The party has given voice to a large political constituency — conservative, economically liberal, religious, reactionary. It now runs the danger of suppressing large sections of them

The question I have been asked most often over the last two months is this: what do you think of Donald Trump? It is easy to answer: I do not think of Donald Trump. But the question I have been asked most often the last twenty years is far more difficult to evade: ‘What do you think of the BJP?’ Because I do think of the BJP (Bharatiya Janata Party) quite often, and I am afraid that what I think of the BJP is different from what both its Hindutva supporters and its Leftist opponents think of it.
While most Hindutva supporters celebrate the BJP as the epitome of ‘Hindu’ — which they then equate with ‘national’ — values, staunch Leftists critique the BJP as a proto-fascist party, or at least a party with fascist tendencies. On the other hand, I see the BJP as a collocation of conservative, capitalist, neo-liberal, cultural nationalist, religious and reactionary groups and tendencies. Some of these can assume a proto-fascist expression, but then so could communism, under people like Stalin.
The fact remains that the BJP has traditionally collected various groups, and what Leftists see as its ‘fascist’ face is still only an aspect of a vast collocation of political ideologies. True, all these ideologies are at least conservative and ‘Right-leaning’. But that cannot be used to dismiss the BJP because all modern democracies contain Left- and Right-leaning parties.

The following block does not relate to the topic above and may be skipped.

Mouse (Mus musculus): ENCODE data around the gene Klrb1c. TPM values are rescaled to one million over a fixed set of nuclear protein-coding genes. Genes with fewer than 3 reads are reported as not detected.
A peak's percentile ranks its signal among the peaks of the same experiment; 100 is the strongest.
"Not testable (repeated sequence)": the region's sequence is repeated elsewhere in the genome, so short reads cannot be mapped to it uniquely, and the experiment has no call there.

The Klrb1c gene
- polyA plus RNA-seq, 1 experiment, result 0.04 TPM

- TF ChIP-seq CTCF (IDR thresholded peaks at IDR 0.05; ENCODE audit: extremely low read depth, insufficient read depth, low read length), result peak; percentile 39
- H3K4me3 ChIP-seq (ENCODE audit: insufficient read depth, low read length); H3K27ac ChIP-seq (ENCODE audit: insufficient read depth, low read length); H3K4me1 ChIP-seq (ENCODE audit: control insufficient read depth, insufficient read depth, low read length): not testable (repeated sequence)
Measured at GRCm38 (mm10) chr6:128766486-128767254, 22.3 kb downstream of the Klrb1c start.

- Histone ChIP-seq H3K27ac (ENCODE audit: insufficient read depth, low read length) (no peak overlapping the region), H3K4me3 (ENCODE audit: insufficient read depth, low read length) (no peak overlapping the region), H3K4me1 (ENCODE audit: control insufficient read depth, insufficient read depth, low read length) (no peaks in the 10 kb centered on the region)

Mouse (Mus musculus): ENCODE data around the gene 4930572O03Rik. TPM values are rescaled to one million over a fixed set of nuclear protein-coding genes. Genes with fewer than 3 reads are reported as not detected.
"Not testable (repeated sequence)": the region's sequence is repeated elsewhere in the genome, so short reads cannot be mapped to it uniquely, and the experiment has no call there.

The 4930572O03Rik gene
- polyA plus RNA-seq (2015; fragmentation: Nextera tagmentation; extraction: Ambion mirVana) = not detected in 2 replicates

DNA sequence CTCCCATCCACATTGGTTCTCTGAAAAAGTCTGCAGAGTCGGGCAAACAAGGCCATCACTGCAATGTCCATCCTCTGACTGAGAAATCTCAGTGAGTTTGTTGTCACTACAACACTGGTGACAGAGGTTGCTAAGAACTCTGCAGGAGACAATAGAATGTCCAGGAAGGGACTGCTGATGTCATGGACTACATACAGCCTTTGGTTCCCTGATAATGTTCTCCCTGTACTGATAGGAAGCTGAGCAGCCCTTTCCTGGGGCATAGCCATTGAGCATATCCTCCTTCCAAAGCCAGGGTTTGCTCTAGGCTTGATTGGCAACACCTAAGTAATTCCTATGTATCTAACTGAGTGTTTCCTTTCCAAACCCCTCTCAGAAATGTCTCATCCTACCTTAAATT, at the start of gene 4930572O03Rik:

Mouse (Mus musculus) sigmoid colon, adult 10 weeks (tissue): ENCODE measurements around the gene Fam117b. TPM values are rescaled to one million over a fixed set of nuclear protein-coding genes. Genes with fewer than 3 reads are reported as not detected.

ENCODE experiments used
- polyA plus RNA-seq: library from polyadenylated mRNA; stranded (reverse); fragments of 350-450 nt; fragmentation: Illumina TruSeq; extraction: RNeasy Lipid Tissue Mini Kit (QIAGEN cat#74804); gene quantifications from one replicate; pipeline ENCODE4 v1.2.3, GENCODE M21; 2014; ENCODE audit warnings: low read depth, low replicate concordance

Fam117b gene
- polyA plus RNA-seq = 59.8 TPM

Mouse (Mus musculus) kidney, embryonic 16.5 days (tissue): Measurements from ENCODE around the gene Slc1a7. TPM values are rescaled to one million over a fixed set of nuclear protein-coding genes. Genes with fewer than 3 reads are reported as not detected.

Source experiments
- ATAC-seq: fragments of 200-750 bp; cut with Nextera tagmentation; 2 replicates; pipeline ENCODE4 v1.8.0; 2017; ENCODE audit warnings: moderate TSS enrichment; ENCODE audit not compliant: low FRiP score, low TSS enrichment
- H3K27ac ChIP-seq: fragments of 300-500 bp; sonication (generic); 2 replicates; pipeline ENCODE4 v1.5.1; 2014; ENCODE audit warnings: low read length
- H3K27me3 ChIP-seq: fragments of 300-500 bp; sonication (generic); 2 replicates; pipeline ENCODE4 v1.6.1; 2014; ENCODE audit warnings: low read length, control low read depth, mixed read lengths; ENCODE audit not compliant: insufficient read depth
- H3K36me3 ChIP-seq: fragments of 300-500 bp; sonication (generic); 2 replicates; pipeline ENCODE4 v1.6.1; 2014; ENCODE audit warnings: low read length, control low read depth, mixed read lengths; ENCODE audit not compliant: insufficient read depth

Space for an alternative

Actually, one can argue that, to an extent, the rise of a party like the BJP in postcolonial India was inevitable and necessary. That is so because Third World countries usually gained independence under a Left-ish umbrella. This was partly historical: Leftist ideologies were ascendant in the period, c. 1940s to 1970s, when most of these Third World countries shook off the yoke of European colonisation. This was also partly ideological: as the pre-Independence history of both ‘Hindu nationalist’ and ‘Islamic’ groups in India shows, Rightist parties were often complicit in colonial politics.
Hence, when the postcolonial nation — India, Turkey or Egypt — is born, it is born under a sky that rains modern ‘Leftist’ rhetoric. The realities on the ground might not be socialist or even Leftist, but the rhetoric always tends to be. This is very different from the trajectory of modern nations in the First World: these have almost always grown from a monarchical position to that of conservatism and economic liberalism, followed by socialist and Leftist critiques. The BJP in India was inevitable because a large political space — conservative, economically liberal, religious, reactionary — which existed, for better and for worse, had little open representation in the Indian Parliament.